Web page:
On Tue, Nov 26, 2013 at 06:50:28PM -0500, Tom Lane wrote: > I believe the reason for this is the mechanism that I speculated about in > that previous thread. The platform is blocking SIGALRM while it executes > handle_sig_alarm(), and that calls LockTimeoutHandler() which does > "kill(MyProcPid, SIGINT)", and that SIGINT is being delivered immediately > (or at least before we can get out of handle_sig_alarm). So now the > platform blocks SIGINT, too, and calls StatementCancelHandler(), which > proceeds to longjmp out of the whole signal-handling call stack. So > the signal unblocking that would have happened after the handlers > returned doesn't happen. In simpler cases we don't see an issue because > the longjmp returns to the setsigjmp(foo,1) call in postgres.c, which > will result in restoring the signal mask that was active at that stack > level, so we're all good. However, PG_TRY() uses setsigjmp(foo,0), > which means that no signal mask restoration happens if we catch the > longjmp and don't ever re-throw it. Which is exactly what happens in > plpgsql because of the EXCEPTION clause in the above example. > > I don't know how many platforms block signals during handlers in this way, > but I'm seeing it on Linux (RHEL6.5 to be exact) and we know that at least > OpenBSD acts likewise, so that's a pretty darn large chunk of the world.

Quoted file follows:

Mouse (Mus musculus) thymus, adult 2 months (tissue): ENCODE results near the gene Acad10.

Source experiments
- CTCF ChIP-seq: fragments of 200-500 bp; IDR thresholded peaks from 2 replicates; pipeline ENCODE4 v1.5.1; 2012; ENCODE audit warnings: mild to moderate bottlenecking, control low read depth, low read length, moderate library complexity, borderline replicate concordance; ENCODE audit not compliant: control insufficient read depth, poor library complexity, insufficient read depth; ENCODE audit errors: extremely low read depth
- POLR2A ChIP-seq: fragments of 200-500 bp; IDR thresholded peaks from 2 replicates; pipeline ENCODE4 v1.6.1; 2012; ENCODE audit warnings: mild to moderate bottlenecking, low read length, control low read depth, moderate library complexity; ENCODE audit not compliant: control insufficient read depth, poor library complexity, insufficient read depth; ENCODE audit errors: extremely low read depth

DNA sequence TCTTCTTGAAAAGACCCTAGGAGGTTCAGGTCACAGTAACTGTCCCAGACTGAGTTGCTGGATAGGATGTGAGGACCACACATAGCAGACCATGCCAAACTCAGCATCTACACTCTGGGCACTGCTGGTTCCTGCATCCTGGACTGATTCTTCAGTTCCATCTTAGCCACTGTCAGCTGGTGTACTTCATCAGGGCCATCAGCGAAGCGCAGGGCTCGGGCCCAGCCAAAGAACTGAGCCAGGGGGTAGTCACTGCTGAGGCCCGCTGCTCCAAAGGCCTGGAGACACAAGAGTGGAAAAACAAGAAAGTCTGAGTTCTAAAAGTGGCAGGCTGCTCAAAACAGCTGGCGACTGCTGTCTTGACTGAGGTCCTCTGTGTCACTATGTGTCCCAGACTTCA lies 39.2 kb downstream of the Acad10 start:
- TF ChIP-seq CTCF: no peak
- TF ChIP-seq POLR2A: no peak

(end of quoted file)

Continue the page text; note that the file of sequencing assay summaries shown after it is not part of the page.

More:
Isn't this why sigsetjmp/siglongjmp where invented? Is there a situation where you don't want the signal mask restored? BTW, seems on BSD systems sigsetjmp == setjmp: http://www.gnu.org/software/libc/manual/html_node/Non_002dLocal-Exits-and-Signals.html Have a nice day, -- Martijn van Oosterhout <klep...@svana.org> http://svana.org/kleptog/ > He who writes carelessly confesses thereby at the very outset that he does > not attach much importance to his own thoughts. -- Arthur Schopenhauer
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